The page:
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FAO forecasts higher harvest for maize, wheat and rice

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Staff Writer | September 23, 2016
Staple food prices rose in August even as grain prices fell and the outlook for global cereal production improved.
FAO harvest
Food Price Index   The monthly jump was mostly driven by cheese
The FAO Food Price Index averaged 165.6 points in August, up 1.9% from July and almost 7% from a year earlier. The monthly jump was mostly driven by cheese and palm oil quotations, while those for wheat, maize and rice all fell.

FAO raised considerably its world cereal production forecast for 2016 to 2.566 million tons, up 22 million tons from July projections.

FAO's Cereal Supply and Demand d Brief, attributed the increase primarily to anticipation of a record global wheat harvest this year and a large upward revision to this year's maize crop in the United States.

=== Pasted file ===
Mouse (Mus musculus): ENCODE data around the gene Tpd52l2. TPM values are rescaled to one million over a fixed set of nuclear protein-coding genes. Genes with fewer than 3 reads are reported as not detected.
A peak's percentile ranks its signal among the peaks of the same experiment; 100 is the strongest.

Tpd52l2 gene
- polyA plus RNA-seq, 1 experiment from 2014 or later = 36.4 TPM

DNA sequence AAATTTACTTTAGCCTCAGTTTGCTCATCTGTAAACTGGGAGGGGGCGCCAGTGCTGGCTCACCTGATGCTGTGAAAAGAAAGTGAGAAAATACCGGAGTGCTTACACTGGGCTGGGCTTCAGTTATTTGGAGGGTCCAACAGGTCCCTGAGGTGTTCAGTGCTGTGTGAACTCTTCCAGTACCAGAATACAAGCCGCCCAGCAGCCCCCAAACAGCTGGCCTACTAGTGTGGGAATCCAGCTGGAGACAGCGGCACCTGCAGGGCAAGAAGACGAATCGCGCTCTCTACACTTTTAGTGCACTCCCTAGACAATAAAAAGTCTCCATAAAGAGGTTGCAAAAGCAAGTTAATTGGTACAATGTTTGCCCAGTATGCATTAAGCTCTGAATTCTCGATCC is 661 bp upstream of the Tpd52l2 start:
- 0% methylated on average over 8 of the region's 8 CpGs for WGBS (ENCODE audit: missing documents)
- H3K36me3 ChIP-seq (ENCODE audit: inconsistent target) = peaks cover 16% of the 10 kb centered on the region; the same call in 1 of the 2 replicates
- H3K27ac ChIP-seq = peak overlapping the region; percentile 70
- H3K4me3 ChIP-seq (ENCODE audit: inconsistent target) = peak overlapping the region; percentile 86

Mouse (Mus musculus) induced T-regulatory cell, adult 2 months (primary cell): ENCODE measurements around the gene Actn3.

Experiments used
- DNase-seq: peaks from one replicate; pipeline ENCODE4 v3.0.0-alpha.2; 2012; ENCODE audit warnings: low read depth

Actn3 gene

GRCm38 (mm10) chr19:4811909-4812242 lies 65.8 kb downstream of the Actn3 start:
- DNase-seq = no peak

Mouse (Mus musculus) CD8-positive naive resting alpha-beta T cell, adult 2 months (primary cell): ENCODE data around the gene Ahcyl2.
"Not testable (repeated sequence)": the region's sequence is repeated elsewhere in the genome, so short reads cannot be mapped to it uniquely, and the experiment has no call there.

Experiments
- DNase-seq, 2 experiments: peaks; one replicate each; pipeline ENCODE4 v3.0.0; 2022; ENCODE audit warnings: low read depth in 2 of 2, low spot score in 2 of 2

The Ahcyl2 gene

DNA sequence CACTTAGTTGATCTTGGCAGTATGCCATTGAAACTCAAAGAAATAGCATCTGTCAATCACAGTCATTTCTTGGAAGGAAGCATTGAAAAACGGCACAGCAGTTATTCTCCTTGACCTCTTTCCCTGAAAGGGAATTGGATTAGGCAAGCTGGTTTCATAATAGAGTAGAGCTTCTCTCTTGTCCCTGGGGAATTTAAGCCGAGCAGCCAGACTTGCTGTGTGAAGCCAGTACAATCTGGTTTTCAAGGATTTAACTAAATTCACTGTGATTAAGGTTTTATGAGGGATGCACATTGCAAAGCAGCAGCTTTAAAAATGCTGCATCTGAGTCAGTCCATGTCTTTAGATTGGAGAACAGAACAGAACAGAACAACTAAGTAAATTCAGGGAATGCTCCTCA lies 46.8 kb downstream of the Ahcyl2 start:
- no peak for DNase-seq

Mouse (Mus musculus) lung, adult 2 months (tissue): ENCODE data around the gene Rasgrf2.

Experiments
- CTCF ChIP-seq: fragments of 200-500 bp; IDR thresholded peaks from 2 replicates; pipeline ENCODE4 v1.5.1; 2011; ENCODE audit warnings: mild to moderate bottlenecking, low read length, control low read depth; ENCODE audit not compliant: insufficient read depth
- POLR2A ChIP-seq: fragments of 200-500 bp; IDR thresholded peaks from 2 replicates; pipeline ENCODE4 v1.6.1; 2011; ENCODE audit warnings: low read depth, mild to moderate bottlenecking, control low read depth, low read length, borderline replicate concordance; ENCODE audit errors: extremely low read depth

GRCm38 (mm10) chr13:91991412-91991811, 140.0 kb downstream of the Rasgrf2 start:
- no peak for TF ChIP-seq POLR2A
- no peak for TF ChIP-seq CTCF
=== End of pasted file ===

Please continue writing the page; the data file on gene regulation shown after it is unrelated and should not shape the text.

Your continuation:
The expected increase in grain output is forecast to boost inventories and push up the global stock-to-use ratio to 25.3%, an ”even more comfortable (supply and demand) situation than predicted at the start of the season,” FAO said.

Coarse grain global output for 2016 should be around 1 329 million tons, 2.1% higher than in 2015, buoyed by higher forecast maize output in several countries, in particular the U.S.

The wheat output forecast was also raised to 741 million tons, driven by large upward revisions to projections for Australia, North America, India and the Russian Federation.

Russia is poised to become the world's largest wheat exporter in 2016/17, overtaking the European Union, where wet weather has hampered this year's crops.

Rice production is also expected to hit a new record this year at almost 496 million tons, owing to favorable weather conditions in much of Asia and on more U.S. farmers shifting to the crop as a result of its more attractive relative price.

FAO did not materially change its forecast for world cereal utilization in the coming year, which is expected to grow by 1.6%, led by maize - and to some extent lower-quality wheat supplies - used as animal feed.

The FAO trade forecast for cereals in 2016/17 has been scaled up by almost 9 million tons on the back of abundant export availabilities of wheat and coarse grains.